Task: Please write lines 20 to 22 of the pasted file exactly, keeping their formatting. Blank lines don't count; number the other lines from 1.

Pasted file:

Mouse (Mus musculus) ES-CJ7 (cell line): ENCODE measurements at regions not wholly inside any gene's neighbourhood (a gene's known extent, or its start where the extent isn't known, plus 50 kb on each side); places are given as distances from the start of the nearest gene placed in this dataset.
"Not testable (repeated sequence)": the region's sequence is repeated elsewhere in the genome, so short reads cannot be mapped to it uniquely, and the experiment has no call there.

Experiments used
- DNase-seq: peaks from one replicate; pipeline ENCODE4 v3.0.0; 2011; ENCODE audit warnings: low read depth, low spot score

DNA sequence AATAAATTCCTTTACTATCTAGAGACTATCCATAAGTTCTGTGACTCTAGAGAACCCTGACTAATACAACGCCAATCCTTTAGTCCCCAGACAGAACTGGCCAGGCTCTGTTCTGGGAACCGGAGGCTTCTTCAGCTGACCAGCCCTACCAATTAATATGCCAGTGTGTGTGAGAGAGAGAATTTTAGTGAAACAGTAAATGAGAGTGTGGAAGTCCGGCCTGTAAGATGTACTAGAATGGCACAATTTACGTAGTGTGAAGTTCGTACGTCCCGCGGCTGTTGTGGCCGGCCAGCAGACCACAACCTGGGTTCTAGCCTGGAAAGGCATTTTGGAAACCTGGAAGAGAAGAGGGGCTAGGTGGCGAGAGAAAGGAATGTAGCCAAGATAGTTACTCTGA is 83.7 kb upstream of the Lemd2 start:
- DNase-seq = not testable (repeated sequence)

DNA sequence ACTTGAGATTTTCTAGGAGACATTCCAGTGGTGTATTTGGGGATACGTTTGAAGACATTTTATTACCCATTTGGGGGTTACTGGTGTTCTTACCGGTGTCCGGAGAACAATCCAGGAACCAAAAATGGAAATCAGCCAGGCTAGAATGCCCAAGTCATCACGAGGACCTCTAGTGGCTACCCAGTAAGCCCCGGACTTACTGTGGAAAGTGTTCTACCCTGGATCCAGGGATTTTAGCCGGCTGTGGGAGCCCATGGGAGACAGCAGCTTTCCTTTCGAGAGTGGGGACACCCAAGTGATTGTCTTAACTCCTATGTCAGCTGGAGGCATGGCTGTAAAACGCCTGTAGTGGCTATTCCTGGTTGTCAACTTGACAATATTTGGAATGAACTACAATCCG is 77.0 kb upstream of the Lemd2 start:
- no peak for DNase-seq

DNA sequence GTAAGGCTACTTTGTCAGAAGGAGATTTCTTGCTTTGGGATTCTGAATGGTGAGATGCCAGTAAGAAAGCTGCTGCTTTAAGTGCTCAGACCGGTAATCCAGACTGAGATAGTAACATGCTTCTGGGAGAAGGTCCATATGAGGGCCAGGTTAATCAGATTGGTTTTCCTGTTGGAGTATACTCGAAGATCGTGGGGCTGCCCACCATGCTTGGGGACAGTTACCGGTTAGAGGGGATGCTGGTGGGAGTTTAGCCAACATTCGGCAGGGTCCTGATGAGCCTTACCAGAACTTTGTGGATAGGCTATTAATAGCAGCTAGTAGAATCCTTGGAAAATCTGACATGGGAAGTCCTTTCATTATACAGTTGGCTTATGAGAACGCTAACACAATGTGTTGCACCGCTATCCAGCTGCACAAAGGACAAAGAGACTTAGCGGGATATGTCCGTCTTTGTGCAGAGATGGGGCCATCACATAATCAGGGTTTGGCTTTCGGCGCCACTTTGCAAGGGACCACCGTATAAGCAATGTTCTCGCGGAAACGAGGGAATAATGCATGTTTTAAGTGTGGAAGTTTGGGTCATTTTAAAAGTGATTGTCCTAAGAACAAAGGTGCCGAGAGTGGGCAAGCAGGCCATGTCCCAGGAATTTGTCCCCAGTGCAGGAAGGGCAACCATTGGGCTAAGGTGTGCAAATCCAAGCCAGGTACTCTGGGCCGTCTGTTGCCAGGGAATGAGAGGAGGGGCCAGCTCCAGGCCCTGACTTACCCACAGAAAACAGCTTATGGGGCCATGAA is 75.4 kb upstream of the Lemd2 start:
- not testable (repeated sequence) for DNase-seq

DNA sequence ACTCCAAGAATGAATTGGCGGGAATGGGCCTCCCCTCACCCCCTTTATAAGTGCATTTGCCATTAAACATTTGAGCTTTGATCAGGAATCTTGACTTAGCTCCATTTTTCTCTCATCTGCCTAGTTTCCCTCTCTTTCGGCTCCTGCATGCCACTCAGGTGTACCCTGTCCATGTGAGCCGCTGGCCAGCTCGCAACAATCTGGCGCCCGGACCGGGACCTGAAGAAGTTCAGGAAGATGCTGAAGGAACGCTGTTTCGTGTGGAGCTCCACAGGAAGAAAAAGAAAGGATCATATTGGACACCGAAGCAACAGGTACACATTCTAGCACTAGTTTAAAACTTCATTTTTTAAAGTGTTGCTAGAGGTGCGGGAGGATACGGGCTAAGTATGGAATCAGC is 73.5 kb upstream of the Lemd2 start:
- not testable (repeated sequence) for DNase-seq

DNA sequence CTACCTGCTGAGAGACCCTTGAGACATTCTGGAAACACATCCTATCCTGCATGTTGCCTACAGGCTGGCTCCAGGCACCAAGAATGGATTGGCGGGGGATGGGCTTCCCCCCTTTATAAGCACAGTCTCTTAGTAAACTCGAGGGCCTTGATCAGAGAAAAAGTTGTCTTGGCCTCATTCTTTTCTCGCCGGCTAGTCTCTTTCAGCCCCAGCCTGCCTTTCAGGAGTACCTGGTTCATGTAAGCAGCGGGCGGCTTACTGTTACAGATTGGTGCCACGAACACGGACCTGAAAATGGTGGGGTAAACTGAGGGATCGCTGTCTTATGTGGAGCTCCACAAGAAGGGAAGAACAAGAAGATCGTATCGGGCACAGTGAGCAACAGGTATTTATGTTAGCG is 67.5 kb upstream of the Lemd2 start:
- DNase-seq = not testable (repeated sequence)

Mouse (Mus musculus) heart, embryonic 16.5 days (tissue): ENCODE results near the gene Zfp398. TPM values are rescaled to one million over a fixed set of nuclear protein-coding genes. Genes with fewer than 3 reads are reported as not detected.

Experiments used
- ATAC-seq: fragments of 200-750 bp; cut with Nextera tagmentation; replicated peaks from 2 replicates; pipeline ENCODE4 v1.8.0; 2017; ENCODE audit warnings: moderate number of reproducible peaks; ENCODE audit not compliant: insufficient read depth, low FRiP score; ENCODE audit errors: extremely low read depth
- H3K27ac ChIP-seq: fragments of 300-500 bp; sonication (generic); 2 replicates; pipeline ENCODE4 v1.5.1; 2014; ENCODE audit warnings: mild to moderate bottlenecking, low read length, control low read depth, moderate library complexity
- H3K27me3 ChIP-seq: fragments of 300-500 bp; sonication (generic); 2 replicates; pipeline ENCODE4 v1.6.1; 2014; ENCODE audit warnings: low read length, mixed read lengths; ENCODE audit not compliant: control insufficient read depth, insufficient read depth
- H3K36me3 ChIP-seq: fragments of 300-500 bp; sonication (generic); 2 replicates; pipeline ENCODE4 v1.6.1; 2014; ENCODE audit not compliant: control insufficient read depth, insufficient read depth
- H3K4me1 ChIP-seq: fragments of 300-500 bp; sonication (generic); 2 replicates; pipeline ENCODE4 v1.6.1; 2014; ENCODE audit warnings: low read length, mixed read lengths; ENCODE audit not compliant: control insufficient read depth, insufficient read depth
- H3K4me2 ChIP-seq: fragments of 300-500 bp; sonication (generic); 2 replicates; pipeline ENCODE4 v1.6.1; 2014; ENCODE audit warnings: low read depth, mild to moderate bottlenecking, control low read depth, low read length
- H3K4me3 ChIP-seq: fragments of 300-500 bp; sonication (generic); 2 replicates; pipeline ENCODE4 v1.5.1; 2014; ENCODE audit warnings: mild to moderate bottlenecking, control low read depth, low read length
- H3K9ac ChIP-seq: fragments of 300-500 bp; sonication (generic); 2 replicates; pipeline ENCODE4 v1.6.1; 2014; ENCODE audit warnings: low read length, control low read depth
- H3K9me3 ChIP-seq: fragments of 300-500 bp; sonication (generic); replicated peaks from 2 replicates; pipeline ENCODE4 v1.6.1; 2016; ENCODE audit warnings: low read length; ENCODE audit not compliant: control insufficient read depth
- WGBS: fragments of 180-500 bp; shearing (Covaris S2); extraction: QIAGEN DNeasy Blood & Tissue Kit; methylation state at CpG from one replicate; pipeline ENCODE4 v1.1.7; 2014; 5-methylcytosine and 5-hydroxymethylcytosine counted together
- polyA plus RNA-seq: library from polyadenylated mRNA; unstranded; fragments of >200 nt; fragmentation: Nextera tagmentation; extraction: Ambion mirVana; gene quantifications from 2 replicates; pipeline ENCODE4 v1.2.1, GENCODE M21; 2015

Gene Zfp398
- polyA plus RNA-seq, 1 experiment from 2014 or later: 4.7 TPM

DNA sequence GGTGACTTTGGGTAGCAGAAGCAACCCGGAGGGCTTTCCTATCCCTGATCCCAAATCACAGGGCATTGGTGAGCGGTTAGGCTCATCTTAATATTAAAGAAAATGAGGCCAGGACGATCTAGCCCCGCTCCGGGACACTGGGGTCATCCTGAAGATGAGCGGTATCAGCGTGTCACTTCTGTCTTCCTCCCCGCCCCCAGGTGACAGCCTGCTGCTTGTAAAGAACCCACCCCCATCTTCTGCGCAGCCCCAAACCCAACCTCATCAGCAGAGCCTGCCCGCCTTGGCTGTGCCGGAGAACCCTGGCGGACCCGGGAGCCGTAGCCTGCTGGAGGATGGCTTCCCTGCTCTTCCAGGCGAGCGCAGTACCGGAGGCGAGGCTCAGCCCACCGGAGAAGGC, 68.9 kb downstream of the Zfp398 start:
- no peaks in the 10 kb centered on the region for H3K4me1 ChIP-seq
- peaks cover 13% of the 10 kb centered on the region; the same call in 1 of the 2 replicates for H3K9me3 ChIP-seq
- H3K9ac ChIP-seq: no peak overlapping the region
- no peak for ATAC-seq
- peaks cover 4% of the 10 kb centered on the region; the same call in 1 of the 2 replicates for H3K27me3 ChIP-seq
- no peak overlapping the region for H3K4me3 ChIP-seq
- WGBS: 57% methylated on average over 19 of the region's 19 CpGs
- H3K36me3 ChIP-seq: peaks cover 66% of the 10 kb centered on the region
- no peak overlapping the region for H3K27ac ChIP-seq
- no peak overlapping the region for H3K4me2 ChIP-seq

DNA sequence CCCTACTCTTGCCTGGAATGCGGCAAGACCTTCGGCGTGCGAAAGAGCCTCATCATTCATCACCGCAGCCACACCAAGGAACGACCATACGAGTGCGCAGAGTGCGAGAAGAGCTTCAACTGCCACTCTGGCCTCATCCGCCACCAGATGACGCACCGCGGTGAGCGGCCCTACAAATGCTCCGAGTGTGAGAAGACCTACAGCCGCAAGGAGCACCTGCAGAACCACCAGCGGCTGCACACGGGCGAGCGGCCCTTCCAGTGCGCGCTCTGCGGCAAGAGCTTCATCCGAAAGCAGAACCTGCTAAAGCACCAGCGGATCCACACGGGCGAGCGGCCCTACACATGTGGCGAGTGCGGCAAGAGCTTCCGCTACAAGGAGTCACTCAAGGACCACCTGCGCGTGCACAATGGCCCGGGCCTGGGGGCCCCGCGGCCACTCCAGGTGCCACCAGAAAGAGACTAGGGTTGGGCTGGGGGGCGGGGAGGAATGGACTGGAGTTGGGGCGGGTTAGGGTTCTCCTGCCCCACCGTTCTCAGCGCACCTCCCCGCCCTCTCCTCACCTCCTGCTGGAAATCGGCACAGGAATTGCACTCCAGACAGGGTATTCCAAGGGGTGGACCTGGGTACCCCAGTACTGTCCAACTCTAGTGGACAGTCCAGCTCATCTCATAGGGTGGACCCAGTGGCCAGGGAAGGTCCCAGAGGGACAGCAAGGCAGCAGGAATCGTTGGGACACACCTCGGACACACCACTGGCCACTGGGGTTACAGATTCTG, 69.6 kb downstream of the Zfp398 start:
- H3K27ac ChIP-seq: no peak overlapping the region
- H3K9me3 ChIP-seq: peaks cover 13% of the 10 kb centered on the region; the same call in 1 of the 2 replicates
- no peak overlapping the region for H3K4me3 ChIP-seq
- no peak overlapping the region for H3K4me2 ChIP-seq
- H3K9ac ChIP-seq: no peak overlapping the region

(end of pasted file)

- H3K36me3 ChIP-seq: fragments of 300-500 bp; sonication (generic); 2 replicates; pipeline ENCODE4 v1.6.1; 2014; ENCODE audit not compliant: control insufficient read depth, insufficient read depth
- H3K4me1 ChIP-seq: fragments of 300-500 bp; sonication (generic); 2 replicates; pipeline ENCODE4 v1.6.1; 2014; ENCODE audit warnings: low read length, mixed read lengths; ENCODE audit not compliant: control insufficient read depth, insufficient read depth
- H3K4me2 ChIP-seq: fragments of 300-500 bp; sonication (generic); 2 replicates; pipeline ENCODE4 v1.6.1; 2014; ENCODE audit warnings: low read depth, mild to moderate bottlenecking, control low read depth, low read length